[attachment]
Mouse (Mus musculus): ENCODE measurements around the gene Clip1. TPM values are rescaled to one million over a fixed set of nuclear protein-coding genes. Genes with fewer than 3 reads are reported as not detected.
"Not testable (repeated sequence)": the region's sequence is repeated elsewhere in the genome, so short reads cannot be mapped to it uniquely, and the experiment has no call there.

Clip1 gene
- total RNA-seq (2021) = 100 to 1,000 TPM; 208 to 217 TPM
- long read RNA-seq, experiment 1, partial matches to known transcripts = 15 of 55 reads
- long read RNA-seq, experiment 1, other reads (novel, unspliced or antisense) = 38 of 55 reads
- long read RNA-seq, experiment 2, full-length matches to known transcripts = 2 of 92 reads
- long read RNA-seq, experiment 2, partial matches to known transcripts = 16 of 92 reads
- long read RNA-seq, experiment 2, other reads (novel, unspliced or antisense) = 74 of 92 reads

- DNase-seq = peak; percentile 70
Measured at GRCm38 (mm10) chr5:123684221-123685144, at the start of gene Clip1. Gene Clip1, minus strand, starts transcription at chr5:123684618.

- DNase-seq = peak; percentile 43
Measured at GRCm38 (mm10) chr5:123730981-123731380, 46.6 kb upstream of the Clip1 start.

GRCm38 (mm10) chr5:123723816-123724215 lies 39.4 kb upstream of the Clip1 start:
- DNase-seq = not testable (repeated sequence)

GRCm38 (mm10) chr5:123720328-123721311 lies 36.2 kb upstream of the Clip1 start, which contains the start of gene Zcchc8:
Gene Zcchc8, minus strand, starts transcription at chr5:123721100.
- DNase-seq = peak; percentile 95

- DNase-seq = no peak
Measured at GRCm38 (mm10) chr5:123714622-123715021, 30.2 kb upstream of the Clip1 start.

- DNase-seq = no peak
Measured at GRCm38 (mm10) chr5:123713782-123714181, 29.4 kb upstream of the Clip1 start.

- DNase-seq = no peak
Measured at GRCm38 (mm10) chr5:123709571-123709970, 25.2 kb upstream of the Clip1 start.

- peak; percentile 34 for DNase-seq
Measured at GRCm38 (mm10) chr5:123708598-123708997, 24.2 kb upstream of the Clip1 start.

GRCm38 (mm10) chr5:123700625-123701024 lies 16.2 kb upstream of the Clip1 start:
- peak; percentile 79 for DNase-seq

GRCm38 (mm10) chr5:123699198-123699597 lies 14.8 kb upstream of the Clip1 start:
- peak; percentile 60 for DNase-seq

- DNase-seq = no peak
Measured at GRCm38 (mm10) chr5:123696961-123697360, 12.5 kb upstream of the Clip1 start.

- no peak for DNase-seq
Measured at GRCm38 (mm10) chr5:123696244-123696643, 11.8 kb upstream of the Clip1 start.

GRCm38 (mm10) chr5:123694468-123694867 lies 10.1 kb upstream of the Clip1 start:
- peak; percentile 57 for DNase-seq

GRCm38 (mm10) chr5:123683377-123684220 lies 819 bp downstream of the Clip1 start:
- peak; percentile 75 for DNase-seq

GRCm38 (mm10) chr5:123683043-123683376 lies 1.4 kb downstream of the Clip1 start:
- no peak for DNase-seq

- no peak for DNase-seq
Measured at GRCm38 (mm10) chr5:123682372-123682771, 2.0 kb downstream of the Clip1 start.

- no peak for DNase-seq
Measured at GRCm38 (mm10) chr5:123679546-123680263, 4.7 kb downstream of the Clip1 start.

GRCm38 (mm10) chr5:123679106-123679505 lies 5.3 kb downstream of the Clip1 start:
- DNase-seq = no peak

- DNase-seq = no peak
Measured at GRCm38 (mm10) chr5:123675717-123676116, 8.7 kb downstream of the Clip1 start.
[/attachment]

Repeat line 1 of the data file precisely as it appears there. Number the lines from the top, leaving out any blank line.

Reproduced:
Mouse (Mus musculus): ENCODE measurements around the gene Clip1. TPM values are rescaled to one million over a fixed set of nuclear protein-coding genes. Genes with fewer than 3 reads are reported as not detected.